Lateral spinothalamic tract
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At the time the article was created Dinesh Palipana had no recorded disclosures.View Dinesh Palipana's current disclosures
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The lateral spinothalamic tract, also known as the lateral spinothalamic fasciculus, is an ascending pathway located anterolaterally within the peripheral white matter of the spinal cord. It is primarily responsible for transmitting pain and temperature as well as coarse touch.
The anterior spinothalamic tract (discussed separately), in contrast, primarily transmits coarse touch and pressure.
First-order neurons, whose cell bodies are in the dorsal root ganglion and whose axons extend from peripheral receptors, enter the cord via dorsal nerve roots.
The aforementioned first-order neurons synapse with second-order neurons whose bodies are located in the ipsilateral dorsal horn of the cord. In contrast to the anterior spinothalamic tract, whose fibers ascend for some levels before decussating, these second-order neurons' axons cross almost immediately via the anterior spinal commissure and form the lateral spinothalamic tract 1-3.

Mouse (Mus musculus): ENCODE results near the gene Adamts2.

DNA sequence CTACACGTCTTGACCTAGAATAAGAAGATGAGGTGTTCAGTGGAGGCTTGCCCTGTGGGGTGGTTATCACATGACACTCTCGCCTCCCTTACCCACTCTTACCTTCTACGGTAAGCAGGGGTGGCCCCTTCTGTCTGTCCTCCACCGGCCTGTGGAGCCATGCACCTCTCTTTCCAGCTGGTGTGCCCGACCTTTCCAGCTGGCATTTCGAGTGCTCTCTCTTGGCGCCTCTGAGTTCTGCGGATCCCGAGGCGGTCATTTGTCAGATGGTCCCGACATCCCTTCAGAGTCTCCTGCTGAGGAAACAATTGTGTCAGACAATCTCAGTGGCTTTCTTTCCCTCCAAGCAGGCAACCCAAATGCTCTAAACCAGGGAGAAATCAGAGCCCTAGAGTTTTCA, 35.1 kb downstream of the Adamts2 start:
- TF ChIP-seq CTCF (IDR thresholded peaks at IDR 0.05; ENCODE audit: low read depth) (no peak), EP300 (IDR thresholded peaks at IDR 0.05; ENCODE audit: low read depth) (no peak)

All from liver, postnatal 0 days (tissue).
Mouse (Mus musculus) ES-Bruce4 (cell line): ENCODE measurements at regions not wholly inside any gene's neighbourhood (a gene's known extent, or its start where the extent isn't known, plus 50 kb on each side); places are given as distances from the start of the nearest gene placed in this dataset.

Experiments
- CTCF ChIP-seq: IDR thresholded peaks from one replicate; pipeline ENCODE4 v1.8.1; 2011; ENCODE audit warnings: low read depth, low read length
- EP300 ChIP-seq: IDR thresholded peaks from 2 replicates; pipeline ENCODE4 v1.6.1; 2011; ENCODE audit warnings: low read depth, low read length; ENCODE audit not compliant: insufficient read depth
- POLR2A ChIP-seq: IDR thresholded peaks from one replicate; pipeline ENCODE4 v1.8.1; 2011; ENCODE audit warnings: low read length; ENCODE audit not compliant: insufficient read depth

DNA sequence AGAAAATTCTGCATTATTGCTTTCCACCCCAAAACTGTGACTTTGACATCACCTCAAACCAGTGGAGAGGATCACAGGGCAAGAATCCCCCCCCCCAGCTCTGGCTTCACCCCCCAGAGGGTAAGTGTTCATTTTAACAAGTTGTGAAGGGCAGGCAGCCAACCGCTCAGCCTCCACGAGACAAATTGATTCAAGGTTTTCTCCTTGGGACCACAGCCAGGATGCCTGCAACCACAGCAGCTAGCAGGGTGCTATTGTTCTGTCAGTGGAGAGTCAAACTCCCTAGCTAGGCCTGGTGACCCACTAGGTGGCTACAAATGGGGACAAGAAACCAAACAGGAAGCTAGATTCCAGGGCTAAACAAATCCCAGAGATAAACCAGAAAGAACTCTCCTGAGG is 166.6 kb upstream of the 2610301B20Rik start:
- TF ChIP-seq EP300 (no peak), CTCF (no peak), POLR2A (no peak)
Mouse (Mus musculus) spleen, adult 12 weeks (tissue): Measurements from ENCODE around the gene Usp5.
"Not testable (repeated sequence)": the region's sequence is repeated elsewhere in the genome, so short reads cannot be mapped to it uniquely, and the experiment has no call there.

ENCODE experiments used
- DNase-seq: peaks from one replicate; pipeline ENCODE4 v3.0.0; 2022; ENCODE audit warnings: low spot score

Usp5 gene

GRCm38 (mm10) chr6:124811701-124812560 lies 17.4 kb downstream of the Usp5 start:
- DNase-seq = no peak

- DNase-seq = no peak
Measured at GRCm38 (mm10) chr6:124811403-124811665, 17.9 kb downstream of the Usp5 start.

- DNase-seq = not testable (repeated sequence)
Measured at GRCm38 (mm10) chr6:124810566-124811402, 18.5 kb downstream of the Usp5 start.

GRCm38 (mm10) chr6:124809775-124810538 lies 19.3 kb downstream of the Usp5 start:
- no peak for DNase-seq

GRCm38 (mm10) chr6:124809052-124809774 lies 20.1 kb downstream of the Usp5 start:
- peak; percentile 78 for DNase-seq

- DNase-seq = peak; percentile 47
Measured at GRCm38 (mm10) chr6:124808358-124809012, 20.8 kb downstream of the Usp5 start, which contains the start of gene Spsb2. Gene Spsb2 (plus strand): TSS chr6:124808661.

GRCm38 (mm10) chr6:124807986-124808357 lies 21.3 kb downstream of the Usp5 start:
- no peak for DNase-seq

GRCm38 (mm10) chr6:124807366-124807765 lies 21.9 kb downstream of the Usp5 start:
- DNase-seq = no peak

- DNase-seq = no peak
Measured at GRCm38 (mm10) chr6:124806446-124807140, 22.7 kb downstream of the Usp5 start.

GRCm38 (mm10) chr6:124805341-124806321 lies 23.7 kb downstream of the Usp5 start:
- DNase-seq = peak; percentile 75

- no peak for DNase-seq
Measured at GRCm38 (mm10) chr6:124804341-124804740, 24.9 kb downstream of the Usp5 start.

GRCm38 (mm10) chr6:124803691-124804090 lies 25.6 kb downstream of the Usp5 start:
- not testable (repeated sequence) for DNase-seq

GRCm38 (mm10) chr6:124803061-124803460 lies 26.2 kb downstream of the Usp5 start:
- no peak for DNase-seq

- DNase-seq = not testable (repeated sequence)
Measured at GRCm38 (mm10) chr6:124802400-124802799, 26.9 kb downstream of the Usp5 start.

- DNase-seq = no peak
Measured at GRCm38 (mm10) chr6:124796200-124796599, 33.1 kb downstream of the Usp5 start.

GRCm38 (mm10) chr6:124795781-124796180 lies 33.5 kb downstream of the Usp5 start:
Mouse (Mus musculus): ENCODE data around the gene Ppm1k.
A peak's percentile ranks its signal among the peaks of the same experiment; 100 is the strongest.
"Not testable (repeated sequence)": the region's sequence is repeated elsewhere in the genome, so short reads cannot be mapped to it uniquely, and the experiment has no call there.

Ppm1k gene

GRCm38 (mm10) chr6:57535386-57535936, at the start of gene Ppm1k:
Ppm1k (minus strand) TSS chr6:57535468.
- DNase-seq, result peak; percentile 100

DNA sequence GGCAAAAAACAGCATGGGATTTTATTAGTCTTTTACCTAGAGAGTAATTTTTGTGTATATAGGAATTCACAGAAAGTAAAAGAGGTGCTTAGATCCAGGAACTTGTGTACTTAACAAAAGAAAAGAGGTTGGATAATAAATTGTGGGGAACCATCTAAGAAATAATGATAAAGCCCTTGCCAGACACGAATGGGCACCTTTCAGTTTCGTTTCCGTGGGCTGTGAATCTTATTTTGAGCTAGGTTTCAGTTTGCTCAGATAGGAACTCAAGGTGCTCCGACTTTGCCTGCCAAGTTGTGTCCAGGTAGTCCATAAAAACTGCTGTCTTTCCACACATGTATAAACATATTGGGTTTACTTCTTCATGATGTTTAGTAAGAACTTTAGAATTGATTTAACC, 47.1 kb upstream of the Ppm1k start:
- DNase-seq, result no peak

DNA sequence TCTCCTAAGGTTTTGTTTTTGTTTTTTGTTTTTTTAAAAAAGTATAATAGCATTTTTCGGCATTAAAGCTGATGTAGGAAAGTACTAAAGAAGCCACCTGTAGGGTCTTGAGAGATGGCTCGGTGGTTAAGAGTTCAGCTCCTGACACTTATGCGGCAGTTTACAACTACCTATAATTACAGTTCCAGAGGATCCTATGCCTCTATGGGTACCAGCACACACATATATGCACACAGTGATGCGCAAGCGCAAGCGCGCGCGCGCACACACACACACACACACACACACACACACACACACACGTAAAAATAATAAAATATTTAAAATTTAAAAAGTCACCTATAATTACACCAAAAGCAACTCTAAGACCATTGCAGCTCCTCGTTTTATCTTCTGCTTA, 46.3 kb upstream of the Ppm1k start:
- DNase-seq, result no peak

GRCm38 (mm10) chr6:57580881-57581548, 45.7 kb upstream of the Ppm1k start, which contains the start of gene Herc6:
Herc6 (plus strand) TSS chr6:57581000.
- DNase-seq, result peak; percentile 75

The lateral spinothalamic tract then ascends in the lateral funiculus, just medial to the ventral spinocerebellar tract. Fibers of this tract are somatotopically organized for their entire course.
Upon reaching the brainstem, the lateral and anterior spinothalamic tracts combine to form the spinal lemniscus, which runs lateral to the medial lemniscus.4 The spinal lemniscus terminates in the ventral posterior nucleus of the thalamus. Here, it synapses with third-order neurons, which project to the primary somatosensory area on the ipsilateral side of the cerebral cortex.